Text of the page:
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Lesotho and EU launch transformative water initiative

Business

Seabata Mahao

In a groundbreaking move to enhance water access and sanitation, the government, in partnership with the European Union (EU), launched the ‘Metsi a Lesotho’ initiative this week.

This multi-million maloti Team Europe’s transformative project aims to improve water, sanitation, and hygiene for over 125,000 people across 250 rural communities, 125 schools, and 15 clinics.

Funded with an impressive M540 million, the initiative also emphasises the sustainable management of Lesotho’s water and land resources to benefit both present and future generations.

The project aligns with the Sustainable Development Goals (SDGs), particularly SDG 6, which focuses on clean water and sanitation for all, and Lesotho’s National Strategic Development Plan (NSDP II) as extended.

The government and its relevant ministries have collaborated with Team Europe, comprising the European Union Delegation to Lesotho, the European Investment Bank (EIB), the German Federal Ministry for Economic Cooperation and Development (BMZ), and Deutsche Gesellschaft für Internationale Zusammenarbeit (GIZ) on this initiative.

UNICEF is also a crucial partner in the broader mission to extend access to water and sanitation services.

The Metsi a Lesotho project will, according to the EU, utilise various tools, including the development and rehabilitation of water, sanitation, and hygiene facilities in the targeted areas.

This includes systems for the collection, treatment, storage, and distribution of water, as well as the construction of toilets and handwashing stations.

At the launch event, the head of the EU delegation to Lesotho, Ambassador Paola Amadei, highlighted the initiative’s alignment with the global gateway, the European strategy to boost smart, clean, and secure links in various sectors across the world.

Metsi a Lesotho aims to ensure communities have access to clean water and sanitation services, while preserving water and land resources for present and future generations. Lesotho is often described as the water tower of Southern Africa and portrayed as a country rich in water, providing around one-third of the water in Gauteng and contributing 40 percent of the Senqu-Orange river basin,” Amadei said.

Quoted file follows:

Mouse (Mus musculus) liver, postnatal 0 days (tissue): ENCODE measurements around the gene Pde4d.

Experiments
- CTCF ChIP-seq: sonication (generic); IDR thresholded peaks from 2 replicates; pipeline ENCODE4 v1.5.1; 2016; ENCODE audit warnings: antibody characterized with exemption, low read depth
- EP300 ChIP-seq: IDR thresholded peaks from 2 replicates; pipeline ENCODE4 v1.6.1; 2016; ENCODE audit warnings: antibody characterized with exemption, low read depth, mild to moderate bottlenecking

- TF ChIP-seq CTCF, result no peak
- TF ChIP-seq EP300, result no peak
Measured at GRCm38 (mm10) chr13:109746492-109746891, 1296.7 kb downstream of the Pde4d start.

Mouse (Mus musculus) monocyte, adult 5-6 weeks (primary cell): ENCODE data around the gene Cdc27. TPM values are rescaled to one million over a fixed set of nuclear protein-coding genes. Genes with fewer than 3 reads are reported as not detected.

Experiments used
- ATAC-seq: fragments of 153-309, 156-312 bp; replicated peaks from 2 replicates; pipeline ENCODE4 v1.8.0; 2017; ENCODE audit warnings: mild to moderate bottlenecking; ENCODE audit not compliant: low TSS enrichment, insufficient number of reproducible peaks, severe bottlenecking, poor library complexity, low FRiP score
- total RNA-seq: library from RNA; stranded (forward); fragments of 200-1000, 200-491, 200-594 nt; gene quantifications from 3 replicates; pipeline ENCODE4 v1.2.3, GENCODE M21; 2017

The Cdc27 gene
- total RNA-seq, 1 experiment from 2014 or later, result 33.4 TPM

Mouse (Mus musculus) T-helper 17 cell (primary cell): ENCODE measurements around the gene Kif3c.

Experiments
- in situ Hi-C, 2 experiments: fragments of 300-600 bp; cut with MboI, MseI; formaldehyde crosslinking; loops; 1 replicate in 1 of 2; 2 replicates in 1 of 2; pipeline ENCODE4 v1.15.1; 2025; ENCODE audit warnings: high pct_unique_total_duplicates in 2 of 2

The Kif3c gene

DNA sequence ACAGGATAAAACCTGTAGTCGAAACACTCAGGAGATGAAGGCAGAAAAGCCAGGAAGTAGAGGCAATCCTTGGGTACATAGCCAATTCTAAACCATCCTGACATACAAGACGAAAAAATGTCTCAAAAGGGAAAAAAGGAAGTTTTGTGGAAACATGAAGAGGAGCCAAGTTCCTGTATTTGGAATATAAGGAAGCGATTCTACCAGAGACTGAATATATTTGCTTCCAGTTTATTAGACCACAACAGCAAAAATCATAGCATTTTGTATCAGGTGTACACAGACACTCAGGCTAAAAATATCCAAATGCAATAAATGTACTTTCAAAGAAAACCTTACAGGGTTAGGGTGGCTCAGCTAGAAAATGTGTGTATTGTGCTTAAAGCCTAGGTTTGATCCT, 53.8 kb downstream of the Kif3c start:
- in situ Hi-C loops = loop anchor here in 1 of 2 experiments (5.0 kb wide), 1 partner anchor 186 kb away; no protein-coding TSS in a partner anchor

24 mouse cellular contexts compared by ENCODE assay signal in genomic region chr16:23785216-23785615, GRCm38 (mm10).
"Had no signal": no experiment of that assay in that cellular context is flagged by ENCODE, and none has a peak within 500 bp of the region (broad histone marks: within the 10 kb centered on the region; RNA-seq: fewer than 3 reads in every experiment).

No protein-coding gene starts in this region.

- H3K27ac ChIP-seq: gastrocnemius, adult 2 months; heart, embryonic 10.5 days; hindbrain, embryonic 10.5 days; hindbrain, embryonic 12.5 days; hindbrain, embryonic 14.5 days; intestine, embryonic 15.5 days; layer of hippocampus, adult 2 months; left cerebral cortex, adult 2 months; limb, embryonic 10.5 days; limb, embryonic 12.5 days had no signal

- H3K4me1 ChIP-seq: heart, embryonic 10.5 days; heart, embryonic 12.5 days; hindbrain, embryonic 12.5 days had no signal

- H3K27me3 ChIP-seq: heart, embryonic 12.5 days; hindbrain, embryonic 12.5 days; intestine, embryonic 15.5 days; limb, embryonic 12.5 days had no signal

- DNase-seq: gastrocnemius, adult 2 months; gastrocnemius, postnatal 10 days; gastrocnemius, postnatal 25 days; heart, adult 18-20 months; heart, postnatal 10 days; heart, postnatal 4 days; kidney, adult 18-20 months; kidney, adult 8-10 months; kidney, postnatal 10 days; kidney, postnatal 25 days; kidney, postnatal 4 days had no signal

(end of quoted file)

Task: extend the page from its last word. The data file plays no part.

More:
“At the same time, this image of abundance is still in contrast with the lived reality of many people in Lesotho who have to walk long distances to access water, who experience malfunctioning water service delivery, or who are faced with polluted water sources. For this reason, the number one priority in the European Union’s cooperation with Lesotho, through this new programme we launch today, is to ensure that everyone enjoys the right to safe drinking water and that no one is left behind,” she said.

Prime Minister Ntsokoane Sam Matekane, speaking at the same event, underscored the longstanding partnership between Lesotho and the EU. Matekane said since he became prime minister in 2022, he had witnessed significant financing agreements between the government and the EU.

“EU continues to be one of Lesotho’s leading development partners since the conception of the diplomatic corporation between Lesotho and the EU. The EU has surrendered to the kingdom of Lesotho greater afford in the areas of water, energy, and governance,” he stated.

Matekane highlighted the importance of the agreement in addressing climate change impacts. “This agreement testifies to the EU’s commitment to supporting our government’s efforts to mitigate the effects of climate change,” he said.

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